We have a small one. While TF doesn’t think that they’d be useful long term, I disagree.I'm thinking about investing in the Harvest Right Freeze Dryer. Does anyone have experience with home freeze drying or with this freeze dryer in particular?
Please share your thoughts.
We haven’t tried eggs yet as we have a lot of them from before we had the dryer. Meat wise, about 6 pounds or so, but keep in mind we bought the smallest one they have.we have changed our eating habits, trying to stay with meat that hasn’t been loaded up with antibiotics and hormones, so this helps preserve that long term. Time wise, read my original post. Generally no more than 30 hours.Let me change my comment above a bit. First, let's say post SHTF you have power to run a freeze dryer. If you say it's $2-3 to run a batch, that's 20-30 kW-hrs of power. Let's say you have a 10kW solar system ($25-30k cost today). You could run 2 batches a day using all the power from the solar system. That above is my main objection, it will suck power to operate.
But back to my change. I can see where freeze drying will be really handy: seasons. Chickens will lay eggs like crazy in spring into summer. Freeze dry those eggs and you'll eat through fall/winter. Gardens produce through summer/fall, freeze dry it and you'll eat through winter/spring.
Now there are options for canning these products. Canning is only good for a few years, but we're talking about needing 6-18 months shelf life. It would be interesting to see a side-by-side analysis of the materials/effort for freeze drying vs canning.
And Brent does have a good point. Pre-SHTF, it would be nice to know your food is chemical free.
WGreg, can you tell us how many pounds your unit can process at a time? For example, how many dozen eggs can it dry in one batch? How many pounds of meat can it hold in one batch? And how many hours does it take to dry them?
Also, typical commercial freeze dried meals run nearly 10 a bag, and it would not take long to pay for a freeze dryer if you were going to store a year’s worth of food.I think it an amazing way to preserve, by far the best. I’ve thought that it may be cheaper to just buy freeze dried foods, but considering the fact that you don’t know what went into the stuff you buy, like chemicals, freshness, etc, I like the idea of doing your own. My garden is as fresh and chemical free as any food can get, so I’d like to start with using that first.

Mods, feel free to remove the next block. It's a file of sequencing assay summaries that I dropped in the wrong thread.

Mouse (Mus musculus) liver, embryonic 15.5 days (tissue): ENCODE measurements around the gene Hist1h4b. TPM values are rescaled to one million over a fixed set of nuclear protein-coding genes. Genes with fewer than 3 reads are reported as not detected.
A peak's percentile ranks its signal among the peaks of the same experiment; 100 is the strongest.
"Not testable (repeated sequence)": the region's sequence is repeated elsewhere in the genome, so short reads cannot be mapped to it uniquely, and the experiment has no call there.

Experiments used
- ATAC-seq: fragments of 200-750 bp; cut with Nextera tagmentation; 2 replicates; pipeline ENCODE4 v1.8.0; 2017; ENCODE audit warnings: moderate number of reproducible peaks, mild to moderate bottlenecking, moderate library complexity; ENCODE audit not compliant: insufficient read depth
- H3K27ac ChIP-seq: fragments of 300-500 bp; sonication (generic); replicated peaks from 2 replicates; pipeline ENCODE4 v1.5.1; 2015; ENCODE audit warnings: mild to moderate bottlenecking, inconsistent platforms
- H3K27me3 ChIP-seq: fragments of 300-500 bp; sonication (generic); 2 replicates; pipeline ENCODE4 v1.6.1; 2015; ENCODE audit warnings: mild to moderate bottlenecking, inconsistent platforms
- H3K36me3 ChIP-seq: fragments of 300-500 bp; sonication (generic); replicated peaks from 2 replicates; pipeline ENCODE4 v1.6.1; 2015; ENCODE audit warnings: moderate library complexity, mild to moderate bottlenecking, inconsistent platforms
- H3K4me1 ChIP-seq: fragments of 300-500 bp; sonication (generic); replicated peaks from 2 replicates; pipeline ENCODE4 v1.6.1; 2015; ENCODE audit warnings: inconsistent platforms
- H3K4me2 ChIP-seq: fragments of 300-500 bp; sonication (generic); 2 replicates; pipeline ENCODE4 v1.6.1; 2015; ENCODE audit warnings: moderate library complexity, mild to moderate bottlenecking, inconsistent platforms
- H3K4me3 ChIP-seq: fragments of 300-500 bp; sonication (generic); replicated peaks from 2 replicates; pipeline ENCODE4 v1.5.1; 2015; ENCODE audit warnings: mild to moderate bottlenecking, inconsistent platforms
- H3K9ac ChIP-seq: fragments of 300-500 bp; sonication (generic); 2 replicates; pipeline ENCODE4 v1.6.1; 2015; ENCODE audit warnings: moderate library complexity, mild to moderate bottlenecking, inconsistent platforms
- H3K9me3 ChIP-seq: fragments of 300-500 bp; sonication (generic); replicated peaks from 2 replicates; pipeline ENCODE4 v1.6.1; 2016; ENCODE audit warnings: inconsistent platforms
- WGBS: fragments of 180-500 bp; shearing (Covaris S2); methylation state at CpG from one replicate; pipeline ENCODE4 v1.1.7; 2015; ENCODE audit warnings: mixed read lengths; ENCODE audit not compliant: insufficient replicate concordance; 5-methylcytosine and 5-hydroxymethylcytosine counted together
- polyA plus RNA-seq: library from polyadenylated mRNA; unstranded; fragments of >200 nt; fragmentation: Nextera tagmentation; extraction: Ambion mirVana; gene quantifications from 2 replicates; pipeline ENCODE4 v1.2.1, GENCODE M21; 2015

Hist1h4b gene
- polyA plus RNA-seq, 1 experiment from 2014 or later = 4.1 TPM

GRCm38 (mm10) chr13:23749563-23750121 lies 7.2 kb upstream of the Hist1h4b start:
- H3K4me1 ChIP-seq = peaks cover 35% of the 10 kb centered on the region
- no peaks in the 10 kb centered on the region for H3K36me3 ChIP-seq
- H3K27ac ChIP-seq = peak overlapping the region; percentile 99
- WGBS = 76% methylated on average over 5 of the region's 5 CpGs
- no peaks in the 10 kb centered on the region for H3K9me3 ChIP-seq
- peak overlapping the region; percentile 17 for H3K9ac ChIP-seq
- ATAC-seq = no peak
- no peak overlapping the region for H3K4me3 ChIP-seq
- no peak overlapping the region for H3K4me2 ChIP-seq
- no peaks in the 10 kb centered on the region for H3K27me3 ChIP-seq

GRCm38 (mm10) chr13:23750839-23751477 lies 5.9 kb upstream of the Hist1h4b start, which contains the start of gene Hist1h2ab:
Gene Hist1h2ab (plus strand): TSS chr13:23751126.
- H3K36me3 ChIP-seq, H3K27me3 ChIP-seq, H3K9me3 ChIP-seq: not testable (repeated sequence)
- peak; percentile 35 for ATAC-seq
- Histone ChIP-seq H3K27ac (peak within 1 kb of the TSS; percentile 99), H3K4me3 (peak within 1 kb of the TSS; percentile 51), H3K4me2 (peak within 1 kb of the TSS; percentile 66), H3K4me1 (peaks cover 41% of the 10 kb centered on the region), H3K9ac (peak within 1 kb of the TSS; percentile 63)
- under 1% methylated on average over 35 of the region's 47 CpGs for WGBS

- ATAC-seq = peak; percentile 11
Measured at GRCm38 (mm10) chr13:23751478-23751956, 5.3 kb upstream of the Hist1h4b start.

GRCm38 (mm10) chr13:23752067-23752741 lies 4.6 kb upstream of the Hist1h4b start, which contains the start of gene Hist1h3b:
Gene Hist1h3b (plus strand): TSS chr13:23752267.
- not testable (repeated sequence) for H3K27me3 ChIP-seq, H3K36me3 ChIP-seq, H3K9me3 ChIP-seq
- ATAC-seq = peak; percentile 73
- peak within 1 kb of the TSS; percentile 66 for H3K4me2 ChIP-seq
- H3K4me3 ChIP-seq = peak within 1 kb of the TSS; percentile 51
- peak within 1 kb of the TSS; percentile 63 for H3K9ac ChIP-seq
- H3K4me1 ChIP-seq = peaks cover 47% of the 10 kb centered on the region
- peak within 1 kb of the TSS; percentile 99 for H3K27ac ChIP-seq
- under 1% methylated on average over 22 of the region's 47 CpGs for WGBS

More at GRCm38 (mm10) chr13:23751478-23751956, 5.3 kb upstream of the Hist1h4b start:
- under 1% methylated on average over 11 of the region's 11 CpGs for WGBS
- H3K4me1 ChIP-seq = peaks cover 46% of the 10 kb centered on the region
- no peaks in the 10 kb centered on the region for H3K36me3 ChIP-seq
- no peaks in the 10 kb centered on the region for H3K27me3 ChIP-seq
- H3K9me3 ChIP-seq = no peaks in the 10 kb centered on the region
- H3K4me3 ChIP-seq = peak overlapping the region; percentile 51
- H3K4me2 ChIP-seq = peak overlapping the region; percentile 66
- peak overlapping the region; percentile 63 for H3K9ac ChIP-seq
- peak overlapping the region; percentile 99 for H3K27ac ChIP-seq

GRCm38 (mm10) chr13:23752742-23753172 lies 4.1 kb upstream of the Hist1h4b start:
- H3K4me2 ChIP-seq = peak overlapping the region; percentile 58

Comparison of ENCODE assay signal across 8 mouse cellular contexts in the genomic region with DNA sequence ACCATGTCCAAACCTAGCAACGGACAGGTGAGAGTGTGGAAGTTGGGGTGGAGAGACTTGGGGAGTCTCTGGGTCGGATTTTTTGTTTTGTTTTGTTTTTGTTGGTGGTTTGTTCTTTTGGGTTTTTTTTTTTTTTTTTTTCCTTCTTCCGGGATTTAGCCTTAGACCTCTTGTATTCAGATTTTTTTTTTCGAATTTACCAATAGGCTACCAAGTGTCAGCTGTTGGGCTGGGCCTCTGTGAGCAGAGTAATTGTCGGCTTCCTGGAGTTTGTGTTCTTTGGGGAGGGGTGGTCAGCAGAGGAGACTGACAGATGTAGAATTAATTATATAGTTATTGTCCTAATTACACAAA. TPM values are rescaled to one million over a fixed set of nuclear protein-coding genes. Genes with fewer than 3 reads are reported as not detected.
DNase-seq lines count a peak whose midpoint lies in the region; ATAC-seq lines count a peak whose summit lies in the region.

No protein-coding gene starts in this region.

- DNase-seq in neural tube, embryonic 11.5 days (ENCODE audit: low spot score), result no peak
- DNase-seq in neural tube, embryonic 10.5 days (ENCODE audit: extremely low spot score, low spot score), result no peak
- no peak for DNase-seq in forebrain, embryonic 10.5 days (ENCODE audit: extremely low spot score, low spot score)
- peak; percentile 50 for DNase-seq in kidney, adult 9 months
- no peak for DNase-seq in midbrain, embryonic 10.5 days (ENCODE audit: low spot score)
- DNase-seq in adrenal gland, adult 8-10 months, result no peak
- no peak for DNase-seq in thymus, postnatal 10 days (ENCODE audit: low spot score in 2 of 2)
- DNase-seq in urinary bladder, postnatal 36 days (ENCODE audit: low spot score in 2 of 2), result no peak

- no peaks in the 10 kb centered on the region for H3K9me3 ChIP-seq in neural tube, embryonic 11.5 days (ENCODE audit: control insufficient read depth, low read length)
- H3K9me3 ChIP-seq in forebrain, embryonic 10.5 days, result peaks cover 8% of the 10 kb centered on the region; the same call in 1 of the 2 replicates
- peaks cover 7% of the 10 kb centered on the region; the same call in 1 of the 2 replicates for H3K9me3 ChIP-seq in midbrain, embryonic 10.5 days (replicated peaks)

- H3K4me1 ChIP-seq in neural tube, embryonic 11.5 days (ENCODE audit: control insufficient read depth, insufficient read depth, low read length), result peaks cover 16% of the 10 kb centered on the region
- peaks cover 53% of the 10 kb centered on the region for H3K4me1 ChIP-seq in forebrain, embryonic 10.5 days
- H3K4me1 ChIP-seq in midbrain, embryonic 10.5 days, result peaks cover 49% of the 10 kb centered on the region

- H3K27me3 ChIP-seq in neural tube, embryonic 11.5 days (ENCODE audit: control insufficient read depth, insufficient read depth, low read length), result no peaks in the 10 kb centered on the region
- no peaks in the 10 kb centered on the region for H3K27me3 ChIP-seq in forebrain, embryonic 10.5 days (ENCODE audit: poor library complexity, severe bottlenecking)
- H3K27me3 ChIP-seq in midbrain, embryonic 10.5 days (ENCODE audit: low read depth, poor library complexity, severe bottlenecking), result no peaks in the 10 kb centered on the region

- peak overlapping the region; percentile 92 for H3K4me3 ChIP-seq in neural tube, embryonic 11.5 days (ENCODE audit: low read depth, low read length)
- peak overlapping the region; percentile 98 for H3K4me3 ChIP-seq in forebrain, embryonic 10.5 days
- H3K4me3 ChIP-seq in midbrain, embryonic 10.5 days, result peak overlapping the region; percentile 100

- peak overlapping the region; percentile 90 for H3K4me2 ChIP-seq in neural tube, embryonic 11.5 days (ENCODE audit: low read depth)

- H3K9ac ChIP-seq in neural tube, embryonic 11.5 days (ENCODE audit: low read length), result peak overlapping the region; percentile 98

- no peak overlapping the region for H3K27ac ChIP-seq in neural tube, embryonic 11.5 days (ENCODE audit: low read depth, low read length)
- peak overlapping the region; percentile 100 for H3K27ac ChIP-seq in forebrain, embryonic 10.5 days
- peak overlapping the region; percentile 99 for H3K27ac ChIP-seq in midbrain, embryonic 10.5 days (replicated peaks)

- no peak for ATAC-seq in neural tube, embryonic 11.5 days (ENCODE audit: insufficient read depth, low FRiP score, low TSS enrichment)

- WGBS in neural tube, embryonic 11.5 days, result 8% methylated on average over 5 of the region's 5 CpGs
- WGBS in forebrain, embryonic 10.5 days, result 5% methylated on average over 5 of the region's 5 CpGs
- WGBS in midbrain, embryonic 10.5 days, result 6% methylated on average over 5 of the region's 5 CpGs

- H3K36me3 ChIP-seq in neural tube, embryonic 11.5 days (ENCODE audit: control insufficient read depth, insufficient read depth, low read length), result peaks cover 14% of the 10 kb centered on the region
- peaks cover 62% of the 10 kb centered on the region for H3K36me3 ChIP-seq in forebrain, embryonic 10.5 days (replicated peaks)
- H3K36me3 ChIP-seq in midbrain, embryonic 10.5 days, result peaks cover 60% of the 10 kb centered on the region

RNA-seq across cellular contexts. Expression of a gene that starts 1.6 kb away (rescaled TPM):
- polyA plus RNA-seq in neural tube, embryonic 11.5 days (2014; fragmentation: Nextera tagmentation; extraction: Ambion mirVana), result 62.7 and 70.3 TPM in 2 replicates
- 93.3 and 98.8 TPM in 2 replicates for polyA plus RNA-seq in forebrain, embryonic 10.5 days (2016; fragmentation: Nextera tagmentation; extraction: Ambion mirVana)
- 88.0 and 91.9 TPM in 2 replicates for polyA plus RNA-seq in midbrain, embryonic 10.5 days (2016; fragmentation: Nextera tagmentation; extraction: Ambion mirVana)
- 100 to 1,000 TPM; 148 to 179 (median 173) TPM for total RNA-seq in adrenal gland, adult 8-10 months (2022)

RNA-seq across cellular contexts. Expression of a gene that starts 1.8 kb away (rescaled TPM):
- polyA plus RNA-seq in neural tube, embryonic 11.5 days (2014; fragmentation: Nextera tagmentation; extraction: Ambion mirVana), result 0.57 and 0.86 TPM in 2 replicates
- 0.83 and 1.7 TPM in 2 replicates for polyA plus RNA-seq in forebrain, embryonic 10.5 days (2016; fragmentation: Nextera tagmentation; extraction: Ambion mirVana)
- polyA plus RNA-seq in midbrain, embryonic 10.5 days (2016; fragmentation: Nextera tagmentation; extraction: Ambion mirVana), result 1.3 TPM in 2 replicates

I was reading up more on harvest right dehydrators, and believe they could pay themselves off much earlier than I thought, when compared to buying #10cans of stuff. One thing I did read though were a lot of bad reviews about the company. There were lots of people that said their machines worked fine, but there were a lot as well that said they had chronic problems with little help from the company. I love the idea of having one, but think I will wait a little while longer and see where the R&D takes it in a couple more years. I am really glad that you and Greg seem happy with yours.Also, typical commercial freeze dried meals run nearly 10 a bag, and it would not take long to pay for a freeze dryer if you were going to store a year’s worth of food.
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Like I said, I’m really glad for your sake. So far I’ve heard from two people that have them, and you’re both happy,so that’s a step in the right direction. It would be nice to make my own stuff. I’m still interested to hear how well some lettuce rehydrates.The one time we had to call them, they were great. My 2 cents thinks that they’re not that big of a company, and I bet that was the problem.
I dunno. Can’t complain.